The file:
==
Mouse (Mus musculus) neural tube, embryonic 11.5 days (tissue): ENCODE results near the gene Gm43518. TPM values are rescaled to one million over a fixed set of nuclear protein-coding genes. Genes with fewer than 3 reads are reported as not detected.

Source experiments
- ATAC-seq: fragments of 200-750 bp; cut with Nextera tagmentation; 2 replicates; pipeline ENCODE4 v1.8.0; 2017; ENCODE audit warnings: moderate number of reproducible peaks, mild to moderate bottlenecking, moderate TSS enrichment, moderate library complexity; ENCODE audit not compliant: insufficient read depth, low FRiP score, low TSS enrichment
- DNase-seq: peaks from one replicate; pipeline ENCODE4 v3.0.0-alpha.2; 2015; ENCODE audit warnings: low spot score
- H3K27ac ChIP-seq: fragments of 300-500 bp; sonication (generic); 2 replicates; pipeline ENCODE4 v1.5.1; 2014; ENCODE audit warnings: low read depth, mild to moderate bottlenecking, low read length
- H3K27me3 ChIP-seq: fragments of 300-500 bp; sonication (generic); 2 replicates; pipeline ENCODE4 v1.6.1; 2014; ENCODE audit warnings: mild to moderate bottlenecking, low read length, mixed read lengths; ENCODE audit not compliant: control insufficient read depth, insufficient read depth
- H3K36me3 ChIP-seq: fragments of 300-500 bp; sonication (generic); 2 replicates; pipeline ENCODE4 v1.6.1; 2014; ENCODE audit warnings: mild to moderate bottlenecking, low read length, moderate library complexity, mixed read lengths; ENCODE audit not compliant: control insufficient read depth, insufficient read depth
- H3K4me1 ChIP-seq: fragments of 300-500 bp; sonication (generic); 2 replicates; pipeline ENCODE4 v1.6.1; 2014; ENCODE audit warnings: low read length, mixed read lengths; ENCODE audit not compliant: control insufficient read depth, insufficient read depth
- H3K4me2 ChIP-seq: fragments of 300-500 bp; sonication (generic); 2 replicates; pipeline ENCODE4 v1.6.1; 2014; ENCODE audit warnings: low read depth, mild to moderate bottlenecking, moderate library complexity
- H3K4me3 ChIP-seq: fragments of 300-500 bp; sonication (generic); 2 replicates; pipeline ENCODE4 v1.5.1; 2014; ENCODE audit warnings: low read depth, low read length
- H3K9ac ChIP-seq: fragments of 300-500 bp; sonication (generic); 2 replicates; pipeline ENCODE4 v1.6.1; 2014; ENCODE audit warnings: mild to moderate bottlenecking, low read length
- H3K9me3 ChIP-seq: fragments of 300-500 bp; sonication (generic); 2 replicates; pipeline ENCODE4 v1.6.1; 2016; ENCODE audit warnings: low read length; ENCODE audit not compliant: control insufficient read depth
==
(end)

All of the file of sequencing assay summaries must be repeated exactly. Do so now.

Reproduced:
Mouse (Mus musculus) neural tube, embryonic 11.5 days (tissue): ENCODE results near the gene Gm43518. TPM values are rescaled to one million over a fixed set of nuclear protein-coding genes. Genes with fewer than 3 reads are reported as not detected.

Source experiments
- ATAC-seq: fragments of 200-750 bp; cut with Nextera tagmentation; 2 replicates; pipeline ENCODE4 v1.8.0; 2017; ENCODE audit warnings: moderate number of reproducible peaks, mild to moderate bottlenecking, moderate TSS enrichment, moderate library complexity; ENCODE audit not compliant: insufficient read depth, low FRiP score, low TSS enrichment
- DNase-seq: peaks from one replicate; pipeline ENCODE4 v3.0.0-alpha.2; 2015; ENCODE audit warnings: low spot score
- H3K27ac ChIP-seq: fragments of 300-500 bp; sonication (generic); 2 replicates; pipeline ENCODE4 v1.5.1; 2014; ENCODE audit warnings: low read depth, mild to moderate bottlenecking, low read length
- H3K27me3 ChIP-seq: fragments of 300-500 bp; sonication (generic); 2 replicates; pipeline ENCODE4 v1.6.1; 2014; ENCODE audit warnings: mild to moderate bottlenecking, low read length, mixed read lengths; ENCODE audit not compliant: control insufficient read depth, insufficient read depth
- H3K36me3 ChIP-seq: fragments of 300-500 bp; sonication (generic); 2 replicates; pipeline ENCODE4 v1.6.1; 2014; ENCODE audit warnings: mild to moderate bottlenecking, low read length, moderate library complexity, mixed read lengths; ENCODE audit not compliant: control insufficient read depth, insufficient read depth
- H3K4me1 ChIP-seq: fragments of 300-500 bp; sonication (generic); 2 replicates; pipeline ENCODE4 v1.6.1; 2014; ENCODE audit warnings: low read length, mixed read lengths; ENCODE audit not compliant: control insufficient read depth, insufficient read depth
- H3K4me2 ChIP-seq: fragments of 300-500 bp; sonication (generic); 2 replicates; pipeline ENCODE4 v1.6.1; 2014; ENCODE audit warnings: low read depth, mild to moderate bottlenecking, moderate library complexity
- H3K4me3 ChIP-seq: fragments of 300-500 bp; sonication (generic); 2 replicates; pipeline ENCODE4 v1.5.1; 2014; ENCODE audit warnings: low read depth, low read length
- H3K9ac ChIP-seq: fragments of 300-500 bp; sonication (generic); 2 replicates; pipeline ENCODE4 v1.6.1; 2014; ENCODE audit warnings: mild to moderate bottlenecking, low read length
- H3K9me3 ChIP-seq: fragments of 300-500 bp; sonication (generic); 2 replicates; pipeline ENCODE4 v1.6.1; 2016; ENCODE audit warnings: low read length; ENCODE audit not compliant: control insufficient read depth